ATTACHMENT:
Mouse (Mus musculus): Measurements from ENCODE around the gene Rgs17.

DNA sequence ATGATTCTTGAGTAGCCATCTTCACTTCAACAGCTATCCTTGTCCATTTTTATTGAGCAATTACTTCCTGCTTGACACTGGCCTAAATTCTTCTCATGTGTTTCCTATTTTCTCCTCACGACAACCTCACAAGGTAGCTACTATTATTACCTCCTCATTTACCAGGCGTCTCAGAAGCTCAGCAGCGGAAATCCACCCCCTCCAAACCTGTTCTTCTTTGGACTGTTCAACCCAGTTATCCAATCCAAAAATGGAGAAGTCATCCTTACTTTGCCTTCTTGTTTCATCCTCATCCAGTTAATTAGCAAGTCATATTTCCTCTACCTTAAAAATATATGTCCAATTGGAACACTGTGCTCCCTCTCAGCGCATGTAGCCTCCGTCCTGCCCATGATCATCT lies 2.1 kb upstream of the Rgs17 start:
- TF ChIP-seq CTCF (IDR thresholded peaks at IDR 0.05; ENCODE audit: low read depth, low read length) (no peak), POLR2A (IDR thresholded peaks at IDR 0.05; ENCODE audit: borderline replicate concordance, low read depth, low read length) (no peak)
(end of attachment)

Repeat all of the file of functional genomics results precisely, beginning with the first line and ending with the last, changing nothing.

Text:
Mouse (Mus musculus): Measurements from ENCODE around the gene Rgs17.

DNA sequence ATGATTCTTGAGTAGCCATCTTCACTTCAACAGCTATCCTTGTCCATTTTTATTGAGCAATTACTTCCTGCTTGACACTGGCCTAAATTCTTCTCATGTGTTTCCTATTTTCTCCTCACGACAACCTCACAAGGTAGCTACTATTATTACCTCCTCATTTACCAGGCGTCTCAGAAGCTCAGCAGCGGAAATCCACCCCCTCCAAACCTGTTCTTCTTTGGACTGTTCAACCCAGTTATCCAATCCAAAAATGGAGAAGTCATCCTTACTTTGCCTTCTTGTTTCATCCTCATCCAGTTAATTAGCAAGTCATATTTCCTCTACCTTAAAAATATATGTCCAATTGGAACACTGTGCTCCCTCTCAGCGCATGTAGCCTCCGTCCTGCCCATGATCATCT lies 2.1 kb upstream of the Rgs17 start:
- TF ChIP-seq CTCF (IDR thresholded peaks at IDR 0.05; ENCODE audit: low read depth, low read length) (no peak), POLR2A (IDR thresholded peaks at IDR 0.05; ENCODE audit: borderline replicate concordance, low read depth, low read length) (no peak)